I've been in the "SEO industry" for a long time, relative to the industry. Over time, the industry and the perception both externally and internally, has changed. I guess that happens with all industries, but quicker in more evolving and newer industries, like SEO. A few years back, I doubt many people would consider "link building companies" as being on the side of "black hat" techniques. So when has that shift been declared?
Jim's WeBuildPages company is trying to change their name from a "link building" company to a "internet marketing" company. In Jim's most recent post, he wrote that one of the most visible link building companies has stopped buying links. Yes, a link building company has stopped buying links. Do I believe it? I think so. Of course, a paid link is not always black and white. So, in order for Jim to change the perception of his company, he must of felt, let's take the extreme alternative and say, we no longer buy links. If we no longer buy links, then we must not be a link building company anymore.
If you want to make the argument that link building companies are not on the "black hat" side of things, then fine. But as Jim said in his post, "I don’t want to risk my business’ future by buying links…and if you’re worried about your site’s future, and you’re buying links, you might want to think twice." Google has come out against paid links and artificial links, with penalties. So it is hard to say that today, a link buy is not something more on the dark side of things, even if you don't believe it or I don't believe it.
But why and when did this happen? Clearly a milestone is when Danny posted Official: Selling Paid Links Can Hurt Your PageRank Or Rankings On Google on October 7, 2007. If that wasn't enough, on November 12th, the first penalties hit sites selling links, including this one. And the penalties continued. So by then, I would think it was clear, link building companies might have shifted over to the dark side.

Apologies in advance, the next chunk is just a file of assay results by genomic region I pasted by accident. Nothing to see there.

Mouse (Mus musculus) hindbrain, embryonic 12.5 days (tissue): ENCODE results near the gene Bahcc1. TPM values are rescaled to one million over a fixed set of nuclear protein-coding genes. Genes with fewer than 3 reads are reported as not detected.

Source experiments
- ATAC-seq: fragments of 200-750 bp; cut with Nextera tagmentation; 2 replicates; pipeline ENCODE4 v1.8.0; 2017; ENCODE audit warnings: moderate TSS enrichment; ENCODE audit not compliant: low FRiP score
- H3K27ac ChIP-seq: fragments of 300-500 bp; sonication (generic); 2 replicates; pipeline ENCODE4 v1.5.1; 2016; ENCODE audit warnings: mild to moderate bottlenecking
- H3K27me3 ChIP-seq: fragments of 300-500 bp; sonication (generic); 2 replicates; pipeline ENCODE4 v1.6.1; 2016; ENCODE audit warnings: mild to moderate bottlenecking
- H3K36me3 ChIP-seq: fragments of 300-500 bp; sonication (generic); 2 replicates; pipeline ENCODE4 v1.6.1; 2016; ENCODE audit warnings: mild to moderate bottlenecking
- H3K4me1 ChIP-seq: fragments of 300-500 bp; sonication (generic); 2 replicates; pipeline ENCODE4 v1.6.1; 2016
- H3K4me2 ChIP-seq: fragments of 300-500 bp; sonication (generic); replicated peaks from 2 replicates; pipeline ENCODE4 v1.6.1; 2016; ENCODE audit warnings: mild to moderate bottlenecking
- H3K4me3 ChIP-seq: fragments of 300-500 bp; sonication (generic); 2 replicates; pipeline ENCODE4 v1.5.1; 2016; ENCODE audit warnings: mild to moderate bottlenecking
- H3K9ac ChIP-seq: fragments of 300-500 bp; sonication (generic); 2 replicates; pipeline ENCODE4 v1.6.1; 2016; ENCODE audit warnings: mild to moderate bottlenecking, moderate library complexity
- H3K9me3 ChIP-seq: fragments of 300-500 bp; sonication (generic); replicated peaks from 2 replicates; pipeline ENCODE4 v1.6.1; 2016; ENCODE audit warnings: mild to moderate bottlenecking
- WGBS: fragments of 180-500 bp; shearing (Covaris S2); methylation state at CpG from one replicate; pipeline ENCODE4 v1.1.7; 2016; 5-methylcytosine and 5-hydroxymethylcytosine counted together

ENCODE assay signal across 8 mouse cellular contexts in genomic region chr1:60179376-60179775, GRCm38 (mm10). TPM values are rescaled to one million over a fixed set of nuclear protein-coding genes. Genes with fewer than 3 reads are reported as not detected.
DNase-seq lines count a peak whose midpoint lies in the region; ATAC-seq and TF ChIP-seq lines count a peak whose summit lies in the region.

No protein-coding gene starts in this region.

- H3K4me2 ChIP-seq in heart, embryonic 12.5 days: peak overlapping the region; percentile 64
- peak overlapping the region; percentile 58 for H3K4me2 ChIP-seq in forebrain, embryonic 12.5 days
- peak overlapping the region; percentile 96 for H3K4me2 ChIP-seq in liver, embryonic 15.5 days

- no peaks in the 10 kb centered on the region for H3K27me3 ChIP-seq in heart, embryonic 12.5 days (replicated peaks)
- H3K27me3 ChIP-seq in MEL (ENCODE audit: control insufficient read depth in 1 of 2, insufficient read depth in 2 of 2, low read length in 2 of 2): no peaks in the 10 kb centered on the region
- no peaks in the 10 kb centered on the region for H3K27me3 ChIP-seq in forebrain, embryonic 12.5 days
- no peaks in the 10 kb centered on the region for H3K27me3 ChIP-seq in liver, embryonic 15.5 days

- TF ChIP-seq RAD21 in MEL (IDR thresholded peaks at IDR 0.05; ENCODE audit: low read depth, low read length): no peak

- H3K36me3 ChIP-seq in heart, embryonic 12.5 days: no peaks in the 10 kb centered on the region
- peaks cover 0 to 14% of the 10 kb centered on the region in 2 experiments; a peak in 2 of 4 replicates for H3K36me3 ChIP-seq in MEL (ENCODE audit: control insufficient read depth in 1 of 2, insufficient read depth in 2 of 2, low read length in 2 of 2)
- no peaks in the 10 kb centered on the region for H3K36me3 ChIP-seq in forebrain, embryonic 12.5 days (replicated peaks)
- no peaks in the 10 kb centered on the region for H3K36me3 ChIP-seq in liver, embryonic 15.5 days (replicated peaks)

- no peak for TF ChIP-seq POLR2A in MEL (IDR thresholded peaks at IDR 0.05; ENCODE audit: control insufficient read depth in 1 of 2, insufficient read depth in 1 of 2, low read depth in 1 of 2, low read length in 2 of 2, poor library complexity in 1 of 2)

Before October 7th, 2007 - a link building company, to me and many others - would have been considered white hat. But that has changed, changed with the nofollow attribute in 2005, changed with the October 7th announcement and changed with the real penalties coming down.
Looking back, I just find it interesting it has come to this. We Build Pages, one of the most well known link building companies decides to send out a press release that they are no longer building links. They hire top names in the industry to blog, make widgets, and get social, but do you hear of We Build Pages letting employees go? They can be retraining all their "link ninjas" in the art of getting non-paid links. But how? Link exchanges don't work, three-way links aren't as good, you can't buy links anymore - are you training them in content development. Jim said they are still going to be getting links, but they won't be buying them. It just seems very odd to me.
Some are as skeptical as I am at the Sphinn thread. Don't get me wrong, I really like the folks at We Build Pages, really. But something just doesn't seem right. I hope this transition works for them and it is sad to see it come to this, on some level.
When did it all come to this?
Forum discussion at Sphinn.